1775: Thomas Jefferson was elected to the Second Continental Congress by the voters of Virginia.

1829: Pres. Andrew Jackson appointed John Eaton as his Secretary of War, defying Washington society and leading to scandal: Eaton's wife had a colorful background concerning her first husband, divorce, and his death so was shunned by elite society.

1836: Soldiers from the Mexican army massacred 417 Texas revolutionaries under James W. Fannin at Goliad.

1865: Pres. Abraham Lincoln met with Gens. Grant & Sherman to plan the last stages of the Civil War.

1905: Fingerprint evidence was used to solve a British murder.

1912: Japanese cherry trees were planted along the Potomac in Washington, D.C.

1939: First "March Madness" and first NCAA MBB champion (Oregon)

1958: Nikita Khrushchev became Soviet premier.

1964: Largest earthquake in American history: a 9.2 quake rocked Alaska and created a deadly tsunami.

1977: Two 747 jumbo jets collided on the runway at Canary Islands airport killing 592 people.
“Whether you eat or drink, or whatever you do, do all to the glory of God.”
I Corinthians 10:31
historian
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March 28:


1774: Britain's Parliament adopted the Coercive Acts in response to the Boston Tea Party. The American colonists made their opinions clear when they nicknamed them the "Intolerable Acts."

1834: Congress censured Pres. Andrew Jackson for his refusal to turn over documents. Congress was upset that Jackson had vetoed a bill to renew the charter of the Bank of the United States. (He was the first president to veto extensively and for political reasons).

1939: The Spanish Civil War ended with a victory for Gen. Francisco Franco.

1969: Death of Pres. Dwight D. Eisenhower

1979: The worst accident in the history of America's nuclear power industry began at Three Mile Island in central Pennsylvania.

2006: Duke's lacrosse team was suspended after fraudulent sexual assault allegations.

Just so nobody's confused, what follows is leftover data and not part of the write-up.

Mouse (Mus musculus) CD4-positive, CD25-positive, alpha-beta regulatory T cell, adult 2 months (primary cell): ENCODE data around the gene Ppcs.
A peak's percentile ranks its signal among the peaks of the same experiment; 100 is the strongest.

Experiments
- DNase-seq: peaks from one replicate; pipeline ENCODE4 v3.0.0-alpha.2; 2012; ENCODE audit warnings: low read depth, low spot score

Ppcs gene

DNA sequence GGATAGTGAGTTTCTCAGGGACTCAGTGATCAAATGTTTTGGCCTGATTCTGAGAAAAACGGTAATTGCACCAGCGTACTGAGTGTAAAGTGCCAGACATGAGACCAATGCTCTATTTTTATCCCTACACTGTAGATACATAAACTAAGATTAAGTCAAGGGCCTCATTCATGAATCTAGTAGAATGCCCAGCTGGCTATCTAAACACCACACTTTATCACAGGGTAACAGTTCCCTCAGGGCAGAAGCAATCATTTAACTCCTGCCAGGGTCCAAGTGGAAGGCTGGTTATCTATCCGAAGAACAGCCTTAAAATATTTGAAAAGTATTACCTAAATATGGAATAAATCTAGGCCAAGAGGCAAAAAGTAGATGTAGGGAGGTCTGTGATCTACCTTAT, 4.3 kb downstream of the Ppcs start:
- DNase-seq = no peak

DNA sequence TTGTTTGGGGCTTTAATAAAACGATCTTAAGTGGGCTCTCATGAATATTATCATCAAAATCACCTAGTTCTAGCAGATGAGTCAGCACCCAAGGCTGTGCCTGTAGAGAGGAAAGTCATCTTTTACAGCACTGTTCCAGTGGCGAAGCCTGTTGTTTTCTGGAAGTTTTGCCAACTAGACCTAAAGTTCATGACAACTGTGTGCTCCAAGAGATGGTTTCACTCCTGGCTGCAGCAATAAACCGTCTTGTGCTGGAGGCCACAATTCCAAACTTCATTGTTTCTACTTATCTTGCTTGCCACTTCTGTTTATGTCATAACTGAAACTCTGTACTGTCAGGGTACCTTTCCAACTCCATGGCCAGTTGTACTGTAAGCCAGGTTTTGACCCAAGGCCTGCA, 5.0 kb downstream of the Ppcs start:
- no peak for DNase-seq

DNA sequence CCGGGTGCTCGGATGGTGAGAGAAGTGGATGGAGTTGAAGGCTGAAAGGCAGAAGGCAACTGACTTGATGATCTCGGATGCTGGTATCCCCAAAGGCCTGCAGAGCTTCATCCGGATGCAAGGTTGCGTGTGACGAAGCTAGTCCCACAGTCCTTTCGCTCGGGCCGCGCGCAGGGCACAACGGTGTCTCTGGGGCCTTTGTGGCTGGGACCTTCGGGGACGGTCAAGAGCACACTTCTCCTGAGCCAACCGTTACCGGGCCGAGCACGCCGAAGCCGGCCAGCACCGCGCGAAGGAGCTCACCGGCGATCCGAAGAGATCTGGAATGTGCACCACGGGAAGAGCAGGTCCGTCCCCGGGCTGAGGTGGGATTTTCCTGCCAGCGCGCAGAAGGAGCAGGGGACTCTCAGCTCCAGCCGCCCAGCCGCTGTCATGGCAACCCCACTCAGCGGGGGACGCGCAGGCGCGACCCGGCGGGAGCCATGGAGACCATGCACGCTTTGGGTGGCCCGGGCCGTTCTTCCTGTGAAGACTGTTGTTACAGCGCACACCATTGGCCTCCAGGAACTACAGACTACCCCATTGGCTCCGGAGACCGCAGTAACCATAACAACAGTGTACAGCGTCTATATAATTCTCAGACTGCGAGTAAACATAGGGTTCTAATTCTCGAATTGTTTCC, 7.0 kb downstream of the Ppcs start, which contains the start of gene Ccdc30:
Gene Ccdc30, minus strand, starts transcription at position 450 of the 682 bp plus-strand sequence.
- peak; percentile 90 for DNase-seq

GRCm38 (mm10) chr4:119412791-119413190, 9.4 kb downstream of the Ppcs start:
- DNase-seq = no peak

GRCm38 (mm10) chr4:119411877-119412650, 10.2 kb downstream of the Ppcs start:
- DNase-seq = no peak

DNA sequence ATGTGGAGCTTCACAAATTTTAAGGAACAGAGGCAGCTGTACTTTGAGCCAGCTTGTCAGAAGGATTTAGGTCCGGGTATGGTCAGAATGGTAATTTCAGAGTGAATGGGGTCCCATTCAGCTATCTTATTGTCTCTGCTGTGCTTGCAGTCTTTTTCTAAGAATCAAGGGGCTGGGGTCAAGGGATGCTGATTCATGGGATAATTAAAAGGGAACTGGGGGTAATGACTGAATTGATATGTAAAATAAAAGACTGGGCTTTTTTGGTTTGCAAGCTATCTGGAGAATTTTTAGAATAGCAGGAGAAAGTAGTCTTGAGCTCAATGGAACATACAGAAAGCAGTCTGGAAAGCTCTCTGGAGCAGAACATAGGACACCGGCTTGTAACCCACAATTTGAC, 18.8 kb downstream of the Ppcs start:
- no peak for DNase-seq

Keyser Soze
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I was watching the movie The China Syndrome.... amazing, it was released a few weeks before 3 Mile Island
historian
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It greatly added to the panic & paranoia and you can imagine what the media did with it. Unfortunately, the reality of what happened was nothing like the over the top melodrama of the propaganda film. But the two together are the main reason the US does not have more nuclear power today.
historian
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March 29:

1865: Beginning of the Appomattox campaign, the final campaign of the Civil War. Gen. Robert E. Lee desperately tried to avoid the inevitable but after a few weeks he was forced to surrender.

1929: First telephone was installed in the Oval Office for Pres. Herbert Hoover.

1951: Julius & Ethel Rosenberg were convicted of espionage.

1971: Lt. William Calley was found guilty of the My Lai murders.

1973: U.S. forces withdrew from Vietnam.

1974: America's Marinerbecame the first space probe to reach Mercury.
historian
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March 30:

1867: Sec. of State William H. Seward signed a treaty with Russia to purchase Alaska. It was known as "Seward's folly" because many thought the territory was worthless. They were wrong.

1981: John Hinckley, Jr. shot Pres. Ronald Reagan in a failed assassination attempt.
historian
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March 31:

1492: Spain announced the expulsion of all Jews.

1776: In a private letter, Abigail Adams urged her husband John Adams, a delegate to the Second Continental Congress, to "remember the ladies."

1854: Com. Matthew C. Perry signed the Treaty of Kanagawa with Japan opening the country to trade. Japan had been closed to all outside influence except a brief annual trade in Nagasaki. By forcing the issue, the U.S. created turmoil that ultimately caused the collapse of the shogunate, the establishment of a new regime under the Meiji Restoration, and the modernization of Japan throughout all aspects of society.

1889: The Eiffel Tower opened. Built to commemorate the centenary of the French Revolution, it was the tallest man made structure until the completion of the Chrysler Building in NYC.

1905: First Moroccan Crisis: Kaiser Wilhelm II of Germany arrived in Germany to declare his support of the sultan of Morocco angering France and creating an international crisis.

1959: The Dalai Lama fled the Chinese invasion of Tibet and began his long exile.

1991: The Warsaw Pact, the military alliance of the Soviet Union and communist nations of eastern Europe during the Cold War, ceased to exist.
LIB,MR BEARS
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historian said:

March 31:

1492: Spain announced the expulsion of all Jews.